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ADMISSION OF LITERARY INQUIRERS TO THE PUBLIC | the inquiry from these documents in such manner as his RECORDS.

own knowledge and capacity may best enable him to do REGULATIONS under which permission will be given to Literary Inquirers to make searches among the Public L G. W. is informed that the reading Public are inRecords, without payment of fees, contained in a letter debted to John Bruce, Esq., the Treasurer of the addressed by the Right Honourable Sir John Romilly, Society of Antiquaries, for this important concession Master of the Rolls to Sir Francis Palgrave, K.H., the on the part of ihe Master of the Rolls ; and it has Deputy Keeper of the Public Records : dated at the been suggested that a suitable testimonial should be Rolls House, 4th December, 1851:

presented to Mr. Bruce by those historical inquirers Ist. That the individuals seeking to avail themselves who are likely to derive such valuable aid from his of the permission shall address a letter to the Deputy exertions. Keeper, stating generally their objects of research, so as

F. S. A. to show that the applications are really and bona fide for literary purposes, and that the applicant shall also attend the Deputy Keeper personally thereon, and give

LITERARY AUCTIONS.—That there is no lack of ensuch further explanation as may be required; and that

thusiasm among amateurs for the possession of rare thereupon the Deputy Keeper shall, if he be satisfied

and curious works, is evidenced by the prices which with the statement and explanation, authorise the Assist

some books of this class brought at a sale just conant Keepers to allow the applicant to inspect such

cluded by Messrs. Sotheby and Wilkinson, being the Indexes of Records, and also such Original Records, and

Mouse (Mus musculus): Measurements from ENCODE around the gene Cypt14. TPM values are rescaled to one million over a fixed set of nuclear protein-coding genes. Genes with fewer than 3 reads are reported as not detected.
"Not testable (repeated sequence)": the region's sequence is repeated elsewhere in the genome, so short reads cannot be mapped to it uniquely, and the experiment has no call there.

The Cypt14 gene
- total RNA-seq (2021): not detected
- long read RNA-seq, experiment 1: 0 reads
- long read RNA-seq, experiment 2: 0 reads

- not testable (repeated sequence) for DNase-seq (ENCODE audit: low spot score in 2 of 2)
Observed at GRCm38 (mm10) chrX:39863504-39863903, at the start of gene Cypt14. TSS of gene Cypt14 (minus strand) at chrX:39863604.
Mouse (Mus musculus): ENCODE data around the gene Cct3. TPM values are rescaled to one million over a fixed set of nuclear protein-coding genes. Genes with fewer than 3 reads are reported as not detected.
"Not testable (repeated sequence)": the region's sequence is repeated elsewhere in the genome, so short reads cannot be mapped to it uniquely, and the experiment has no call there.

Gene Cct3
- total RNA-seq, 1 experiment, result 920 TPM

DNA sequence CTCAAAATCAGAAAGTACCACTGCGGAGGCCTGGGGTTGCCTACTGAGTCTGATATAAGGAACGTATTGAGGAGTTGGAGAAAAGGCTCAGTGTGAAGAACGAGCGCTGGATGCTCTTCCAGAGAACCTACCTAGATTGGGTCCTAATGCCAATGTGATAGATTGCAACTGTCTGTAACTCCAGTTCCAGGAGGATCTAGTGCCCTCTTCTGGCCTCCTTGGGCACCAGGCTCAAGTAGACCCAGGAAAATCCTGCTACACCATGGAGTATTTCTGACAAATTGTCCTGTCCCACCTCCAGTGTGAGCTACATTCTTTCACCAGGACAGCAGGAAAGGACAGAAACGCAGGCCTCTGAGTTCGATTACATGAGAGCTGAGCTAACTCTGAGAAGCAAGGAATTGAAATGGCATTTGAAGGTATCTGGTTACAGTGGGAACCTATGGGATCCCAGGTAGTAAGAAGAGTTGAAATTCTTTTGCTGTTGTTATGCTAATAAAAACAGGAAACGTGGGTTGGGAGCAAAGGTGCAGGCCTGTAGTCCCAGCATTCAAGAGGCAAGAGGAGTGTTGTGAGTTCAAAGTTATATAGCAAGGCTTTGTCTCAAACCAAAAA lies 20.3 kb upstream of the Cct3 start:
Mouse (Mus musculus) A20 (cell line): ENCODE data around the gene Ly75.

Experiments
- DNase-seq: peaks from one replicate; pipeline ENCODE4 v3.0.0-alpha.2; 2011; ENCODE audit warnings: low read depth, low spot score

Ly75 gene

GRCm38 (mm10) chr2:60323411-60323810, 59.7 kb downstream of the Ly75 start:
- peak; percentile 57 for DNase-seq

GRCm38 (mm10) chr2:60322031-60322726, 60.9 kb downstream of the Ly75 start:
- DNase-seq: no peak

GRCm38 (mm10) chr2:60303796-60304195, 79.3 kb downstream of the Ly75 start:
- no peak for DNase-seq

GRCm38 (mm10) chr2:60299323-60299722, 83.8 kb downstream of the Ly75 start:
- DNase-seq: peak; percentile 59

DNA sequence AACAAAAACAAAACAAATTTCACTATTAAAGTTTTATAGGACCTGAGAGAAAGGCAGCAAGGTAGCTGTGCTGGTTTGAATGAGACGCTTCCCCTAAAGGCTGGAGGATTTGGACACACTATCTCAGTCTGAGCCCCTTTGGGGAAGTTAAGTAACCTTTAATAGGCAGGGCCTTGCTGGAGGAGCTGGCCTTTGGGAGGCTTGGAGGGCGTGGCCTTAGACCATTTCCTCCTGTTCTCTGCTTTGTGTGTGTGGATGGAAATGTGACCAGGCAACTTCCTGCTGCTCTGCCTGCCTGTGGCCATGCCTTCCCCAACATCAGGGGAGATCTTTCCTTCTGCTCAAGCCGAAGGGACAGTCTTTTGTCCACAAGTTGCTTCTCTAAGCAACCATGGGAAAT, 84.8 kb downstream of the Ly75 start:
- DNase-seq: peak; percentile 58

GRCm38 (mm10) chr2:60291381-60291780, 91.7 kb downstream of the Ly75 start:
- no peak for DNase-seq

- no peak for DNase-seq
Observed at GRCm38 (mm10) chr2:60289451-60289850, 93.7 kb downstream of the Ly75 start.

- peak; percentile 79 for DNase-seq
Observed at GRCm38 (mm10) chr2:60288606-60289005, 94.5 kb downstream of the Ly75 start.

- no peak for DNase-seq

| first sale of importance this season. Among them may to make such copies or extracts in pencil required by the

be noticed the following: applicant as the Deputy Keeper may think advisable. ORLOGE (1") DE SAPIENCE, folio, nouvellement imThis mode of proceeding, which is equally required for primée à Paris, 1493. A VERY SPLENDID SPECIMEN

the security of the Records, and for the protection of OF PRINTING ON VELLUM, from the celebrated Press the business searchers, will in fact be beneficial to of VERARD, ruled with red lines, bound in red morocco Literary Inquirers; for the more fully they explain their extra, gilt edges, by Bauzonnet, with a well made pigobjects, the better will the Deputy Keeper and the other officers be able to direct them to the documents Of this singular Ascetical Romance, M. Van Praet states which may be useful to them.

that six copies are known as being printed on vellum : of 2ndly. That all the applications before mentioned be these three are in the National Library at Paris, all of which entered in a book, and be reported to the Master of the are more or less adorned with miniatures, two of them, Rolls.

like the present, having the summary of the chapters (left 3rdly. That a book be kept at each branch office, in blank for the insertion of the miniatures) written in a which the Assistant Keeper shall enter a note or parti

contemporary hand on the margins. The Harleian copy, cular of the Rolls, Records, Books, or Documents, called